Thousands of people gathered for a rally in Ankara on 11 October to mourn nearly 100 victims killed a day earlier in the worst terrorist attack in Turkey's modern history.

The rally took place at midday in the heart of the capital city of Turkey to condemn the twin suicide bombings that claimed at least 95 lives at Ankara train station. The casualty count is expected to rise as dozens of victims remain in intensive care. The mourners attempted to lay carnations at the scene of the attacks to pay tribute to the victims, but were blocked by police forces.

They marched throughout the day very close to the scene and once chanted anti-government slogans. Some targeted the Turkish President Recep Tayyip Erdogan directly with their chants–- calling him a "thief and a murderer". Many of the young demonstrators appeared full of rage.

"Many young people from all across Turkey have begun to lose their faith in seeking democracy in a peaceful manner. Many people in Turkey, be it young, female, male - have started searching for other ways to continue their struggle. If the perpetrators continue attacking us – unfortunately, they will be facing violence in return," said a protester named Kaan Dinc, a union member who participated in the peace rally.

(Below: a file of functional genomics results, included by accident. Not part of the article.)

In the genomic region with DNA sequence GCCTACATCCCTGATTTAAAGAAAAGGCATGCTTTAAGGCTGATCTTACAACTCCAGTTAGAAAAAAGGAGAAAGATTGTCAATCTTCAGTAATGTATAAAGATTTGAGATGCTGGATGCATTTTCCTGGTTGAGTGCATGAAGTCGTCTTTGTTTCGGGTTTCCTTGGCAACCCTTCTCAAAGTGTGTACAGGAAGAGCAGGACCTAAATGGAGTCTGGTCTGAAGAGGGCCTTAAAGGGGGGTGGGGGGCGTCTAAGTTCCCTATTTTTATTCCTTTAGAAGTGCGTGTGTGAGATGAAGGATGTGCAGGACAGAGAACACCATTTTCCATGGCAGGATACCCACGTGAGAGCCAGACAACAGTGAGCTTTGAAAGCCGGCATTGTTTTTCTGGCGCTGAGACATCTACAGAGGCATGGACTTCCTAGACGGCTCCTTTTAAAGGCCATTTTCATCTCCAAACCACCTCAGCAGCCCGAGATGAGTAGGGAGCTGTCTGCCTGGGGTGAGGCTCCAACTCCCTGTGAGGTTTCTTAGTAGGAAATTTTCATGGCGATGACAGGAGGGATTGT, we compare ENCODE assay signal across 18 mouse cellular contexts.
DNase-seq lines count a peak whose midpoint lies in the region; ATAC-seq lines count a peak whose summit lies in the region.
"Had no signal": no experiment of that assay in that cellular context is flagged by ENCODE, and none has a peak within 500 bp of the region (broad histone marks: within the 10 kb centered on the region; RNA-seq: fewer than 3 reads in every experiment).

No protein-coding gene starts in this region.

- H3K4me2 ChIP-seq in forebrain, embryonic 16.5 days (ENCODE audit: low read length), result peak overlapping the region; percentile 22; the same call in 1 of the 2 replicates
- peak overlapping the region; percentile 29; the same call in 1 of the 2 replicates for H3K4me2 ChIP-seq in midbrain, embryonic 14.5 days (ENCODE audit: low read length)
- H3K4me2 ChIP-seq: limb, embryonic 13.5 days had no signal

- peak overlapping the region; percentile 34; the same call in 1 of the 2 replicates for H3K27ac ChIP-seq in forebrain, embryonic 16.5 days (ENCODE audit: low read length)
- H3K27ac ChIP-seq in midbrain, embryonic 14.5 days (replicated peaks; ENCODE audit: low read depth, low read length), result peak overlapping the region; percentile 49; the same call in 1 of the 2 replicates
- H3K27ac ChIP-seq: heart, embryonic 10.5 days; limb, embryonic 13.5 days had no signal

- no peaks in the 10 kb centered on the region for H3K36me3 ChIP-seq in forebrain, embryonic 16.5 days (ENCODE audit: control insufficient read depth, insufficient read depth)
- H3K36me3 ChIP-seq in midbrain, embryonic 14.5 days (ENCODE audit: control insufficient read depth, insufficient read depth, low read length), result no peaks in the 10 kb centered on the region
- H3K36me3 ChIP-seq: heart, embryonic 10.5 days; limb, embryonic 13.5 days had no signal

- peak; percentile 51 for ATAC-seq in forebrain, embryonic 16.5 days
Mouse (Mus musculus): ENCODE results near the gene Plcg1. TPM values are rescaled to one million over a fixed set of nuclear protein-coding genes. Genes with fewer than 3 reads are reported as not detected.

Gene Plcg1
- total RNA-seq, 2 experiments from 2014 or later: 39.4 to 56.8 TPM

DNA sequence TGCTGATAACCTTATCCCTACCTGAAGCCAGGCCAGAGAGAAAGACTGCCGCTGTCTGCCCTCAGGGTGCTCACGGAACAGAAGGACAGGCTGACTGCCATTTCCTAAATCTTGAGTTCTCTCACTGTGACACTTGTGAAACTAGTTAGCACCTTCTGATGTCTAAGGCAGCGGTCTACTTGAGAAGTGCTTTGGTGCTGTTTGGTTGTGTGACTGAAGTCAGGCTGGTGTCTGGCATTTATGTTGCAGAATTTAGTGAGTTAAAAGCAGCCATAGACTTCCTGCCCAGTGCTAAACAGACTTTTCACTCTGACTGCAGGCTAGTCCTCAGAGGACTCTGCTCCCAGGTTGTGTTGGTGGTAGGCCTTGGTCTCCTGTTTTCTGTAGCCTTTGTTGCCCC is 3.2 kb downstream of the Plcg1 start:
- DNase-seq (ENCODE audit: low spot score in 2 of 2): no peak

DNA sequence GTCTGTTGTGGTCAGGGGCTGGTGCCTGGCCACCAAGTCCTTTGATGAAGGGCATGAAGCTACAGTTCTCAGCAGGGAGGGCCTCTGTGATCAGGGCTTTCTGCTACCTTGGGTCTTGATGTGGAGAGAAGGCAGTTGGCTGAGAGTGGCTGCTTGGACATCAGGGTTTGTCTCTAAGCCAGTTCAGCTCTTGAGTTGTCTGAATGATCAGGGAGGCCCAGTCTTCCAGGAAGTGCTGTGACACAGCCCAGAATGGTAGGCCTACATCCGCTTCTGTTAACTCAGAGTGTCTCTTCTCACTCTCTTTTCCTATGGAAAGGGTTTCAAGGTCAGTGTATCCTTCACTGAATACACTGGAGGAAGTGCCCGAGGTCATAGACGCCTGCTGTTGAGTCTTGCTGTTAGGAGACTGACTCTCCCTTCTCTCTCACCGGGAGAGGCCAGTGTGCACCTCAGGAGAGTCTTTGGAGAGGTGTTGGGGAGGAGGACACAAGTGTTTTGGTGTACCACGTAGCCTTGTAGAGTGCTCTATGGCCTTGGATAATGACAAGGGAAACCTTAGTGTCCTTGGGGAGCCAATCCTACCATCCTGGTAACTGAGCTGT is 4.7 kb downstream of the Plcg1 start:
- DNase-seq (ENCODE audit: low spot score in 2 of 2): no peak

Despite palpable tension within the crowd and aside from momentary scuffles, no clashes broke out with police forces – who were standing by with water cannons and gas masks at the ready. In tears and despair, the crowd then paid their respects to relatives of the victims, in ceremonies that took place prior to funerals.

The pro-Kurdish People's Democratic Party leader Selahattin Demirtas was on site, trying to comfort the families. Demirtas has openly blamed the government for the attacks. He predicted the consequence would not be one of violent revenge, but rather a rising up carried out at ballot boxes in parliamentary elections on 1 November.